How to Avoid Bias in Your Writing
Gender and ability bias in language doesn’t register for many people, but that’s often because many of them do not belong to the classes who have been subjected to the bias. For example, many writers persist in referring to our species, collectively, as man or mankind, even though several reasonable alternatives exist: the human race, humankind, and humanity. Most (though not all) are men.
“Get over it” is a common counterargument to the assertion that because half of mankind is womankind, a gender-neutral alternative is more sensitive to that fact; man and mankind, the reasoning goes, have sufficed for most of recorded human history — sorry, I mean “man history” — and everybody knows it refers not just to the breadwinner, the man of the house, the king of the castle but also to the weaker sex, the little woman, the housewife.
Get my drift? Get over it, indeed. Man up, and join the human race.
One justification for opposing gender-neutral language is that it can be so cumbersome. Why convolutedly change he, as a generic term, to “he or she,” or his to “his or her”? We all know he or his can refer to a man or a woman, and English lacks an inclusive pronoun. (Except that it doesn’t — but I’ll get to that in a moment.)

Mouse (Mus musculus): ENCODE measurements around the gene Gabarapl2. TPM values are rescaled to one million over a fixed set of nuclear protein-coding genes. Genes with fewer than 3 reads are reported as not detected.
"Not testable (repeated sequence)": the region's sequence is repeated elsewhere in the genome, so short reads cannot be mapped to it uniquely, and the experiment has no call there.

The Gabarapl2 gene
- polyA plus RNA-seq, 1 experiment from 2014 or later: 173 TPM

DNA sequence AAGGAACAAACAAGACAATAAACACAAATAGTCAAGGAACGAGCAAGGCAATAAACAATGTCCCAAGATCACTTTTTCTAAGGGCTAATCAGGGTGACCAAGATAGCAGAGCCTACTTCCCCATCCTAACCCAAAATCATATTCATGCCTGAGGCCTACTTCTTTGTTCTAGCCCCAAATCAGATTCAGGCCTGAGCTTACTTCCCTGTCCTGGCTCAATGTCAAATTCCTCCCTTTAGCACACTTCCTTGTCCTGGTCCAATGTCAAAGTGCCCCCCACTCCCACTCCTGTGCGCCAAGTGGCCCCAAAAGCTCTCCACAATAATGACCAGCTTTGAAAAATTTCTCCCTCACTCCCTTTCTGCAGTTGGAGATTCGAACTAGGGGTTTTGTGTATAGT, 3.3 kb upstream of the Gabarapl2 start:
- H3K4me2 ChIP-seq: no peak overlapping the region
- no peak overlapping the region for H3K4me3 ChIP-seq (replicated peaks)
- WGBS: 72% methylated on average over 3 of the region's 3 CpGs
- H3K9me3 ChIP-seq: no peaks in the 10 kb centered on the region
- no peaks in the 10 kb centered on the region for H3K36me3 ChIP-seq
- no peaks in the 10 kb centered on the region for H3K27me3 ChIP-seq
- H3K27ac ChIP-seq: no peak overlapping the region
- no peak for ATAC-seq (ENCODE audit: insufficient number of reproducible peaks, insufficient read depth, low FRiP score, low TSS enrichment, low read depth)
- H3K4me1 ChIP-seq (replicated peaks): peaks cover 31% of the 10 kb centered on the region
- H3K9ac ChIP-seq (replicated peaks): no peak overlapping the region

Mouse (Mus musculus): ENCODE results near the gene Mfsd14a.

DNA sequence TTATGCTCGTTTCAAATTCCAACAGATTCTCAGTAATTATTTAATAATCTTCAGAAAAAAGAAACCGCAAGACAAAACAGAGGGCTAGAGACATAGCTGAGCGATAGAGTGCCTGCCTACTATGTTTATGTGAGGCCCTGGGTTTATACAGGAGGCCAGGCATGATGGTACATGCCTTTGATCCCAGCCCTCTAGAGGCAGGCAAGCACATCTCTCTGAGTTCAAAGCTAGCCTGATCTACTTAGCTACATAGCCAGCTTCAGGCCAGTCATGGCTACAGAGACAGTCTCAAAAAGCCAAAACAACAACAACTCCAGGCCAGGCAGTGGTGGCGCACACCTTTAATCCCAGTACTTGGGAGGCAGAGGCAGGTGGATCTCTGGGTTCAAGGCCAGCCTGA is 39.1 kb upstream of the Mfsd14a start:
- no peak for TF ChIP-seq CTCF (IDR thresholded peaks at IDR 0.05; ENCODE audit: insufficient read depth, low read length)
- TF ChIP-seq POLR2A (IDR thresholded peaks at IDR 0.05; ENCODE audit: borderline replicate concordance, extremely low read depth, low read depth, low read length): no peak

Yes, repetitious use of “he or she” or “his or her” is ridiculous, but it’s easy to mix it up with it, the magical indeterminate pronoun, or to alternate between he and she or his and her in successive anecdotes, or to pluralize a reference and use they in place of a specific pronoun.
Or — gasp! — you can replace “he or she” with they. Kill the klaxon, switch off the warning lights, and think about it: They has been long used as a singular pronoun as well as a plural one. But not everybody agrees, so be prepared for pushback if you employ this solution.
References to physical disabilities are even more fraught with risks to sensitivity. Such constructions as “confined to a wheelchair” identify people by their limitations, which is discriminatory. It’s more respectful to refer to someone who “uses a wheelchair.”
What about, simply, “wheelchair users,” or “blind people,” or “deaf children”? These phrases violate what’s known as the people-first philosophy, which holds that any reference to a person should emphasize the person, not their disability.
So, refer to “Smith, who uses a wheelchair,” “people who are blind” or “people with visual impairments,” and “children who are deaf” or “children who are hearing impaired.” And it should go without saying that references to a disability are extraneous unless it is relevant to the discussion.
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